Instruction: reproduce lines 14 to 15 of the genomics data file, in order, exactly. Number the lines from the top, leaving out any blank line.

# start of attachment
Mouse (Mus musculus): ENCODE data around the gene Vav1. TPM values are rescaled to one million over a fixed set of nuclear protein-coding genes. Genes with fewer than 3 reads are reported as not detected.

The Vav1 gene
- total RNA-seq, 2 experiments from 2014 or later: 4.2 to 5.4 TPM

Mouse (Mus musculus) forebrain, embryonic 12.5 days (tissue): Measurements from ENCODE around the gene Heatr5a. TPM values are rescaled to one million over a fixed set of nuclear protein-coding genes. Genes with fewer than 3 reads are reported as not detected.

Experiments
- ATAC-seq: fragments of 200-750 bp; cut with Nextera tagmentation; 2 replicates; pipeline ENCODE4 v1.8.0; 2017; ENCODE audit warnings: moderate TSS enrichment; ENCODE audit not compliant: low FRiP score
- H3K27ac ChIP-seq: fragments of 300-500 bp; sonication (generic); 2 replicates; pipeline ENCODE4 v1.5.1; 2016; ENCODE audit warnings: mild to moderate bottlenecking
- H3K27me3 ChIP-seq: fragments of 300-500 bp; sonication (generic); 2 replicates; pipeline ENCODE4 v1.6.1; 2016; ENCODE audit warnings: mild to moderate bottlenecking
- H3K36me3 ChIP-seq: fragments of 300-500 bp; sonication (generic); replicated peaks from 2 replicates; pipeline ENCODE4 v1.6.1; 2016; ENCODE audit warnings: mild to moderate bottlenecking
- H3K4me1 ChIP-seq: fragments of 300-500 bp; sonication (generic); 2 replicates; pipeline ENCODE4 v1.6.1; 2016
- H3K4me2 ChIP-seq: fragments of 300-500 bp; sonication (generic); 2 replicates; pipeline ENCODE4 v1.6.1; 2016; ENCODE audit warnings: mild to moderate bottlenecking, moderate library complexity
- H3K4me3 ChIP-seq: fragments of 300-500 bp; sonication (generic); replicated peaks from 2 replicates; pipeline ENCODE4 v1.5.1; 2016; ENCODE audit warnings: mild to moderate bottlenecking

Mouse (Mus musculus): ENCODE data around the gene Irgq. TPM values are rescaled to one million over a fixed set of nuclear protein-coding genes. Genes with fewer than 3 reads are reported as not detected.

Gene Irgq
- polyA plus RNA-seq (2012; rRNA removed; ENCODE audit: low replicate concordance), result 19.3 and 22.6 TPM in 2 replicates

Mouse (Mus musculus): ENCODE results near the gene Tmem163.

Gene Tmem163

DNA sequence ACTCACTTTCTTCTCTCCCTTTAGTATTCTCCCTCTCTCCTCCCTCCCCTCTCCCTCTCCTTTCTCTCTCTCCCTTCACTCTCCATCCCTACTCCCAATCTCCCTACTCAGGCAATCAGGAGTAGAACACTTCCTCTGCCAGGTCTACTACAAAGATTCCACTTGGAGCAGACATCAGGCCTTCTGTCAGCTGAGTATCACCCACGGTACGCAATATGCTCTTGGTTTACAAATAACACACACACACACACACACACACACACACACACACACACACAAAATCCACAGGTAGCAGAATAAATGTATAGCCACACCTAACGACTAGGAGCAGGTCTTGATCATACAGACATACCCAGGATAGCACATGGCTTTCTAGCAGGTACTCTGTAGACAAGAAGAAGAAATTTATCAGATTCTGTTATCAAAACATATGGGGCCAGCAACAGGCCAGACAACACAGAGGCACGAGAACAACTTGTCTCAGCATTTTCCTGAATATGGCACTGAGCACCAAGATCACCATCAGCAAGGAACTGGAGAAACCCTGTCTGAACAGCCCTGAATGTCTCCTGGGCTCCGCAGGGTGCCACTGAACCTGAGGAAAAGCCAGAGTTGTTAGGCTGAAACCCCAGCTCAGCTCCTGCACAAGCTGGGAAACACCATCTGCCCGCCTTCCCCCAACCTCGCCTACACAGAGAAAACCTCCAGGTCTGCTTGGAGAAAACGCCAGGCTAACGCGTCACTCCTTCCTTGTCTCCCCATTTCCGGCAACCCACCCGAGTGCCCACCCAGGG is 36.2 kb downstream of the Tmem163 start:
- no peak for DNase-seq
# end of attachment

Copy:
Gene Irgq
- polyA plus RNA-seq (2012; rRNA removed; ENCODE audit: low replicate concordance), result 19.3 and 22.6 TPM in 2 replicates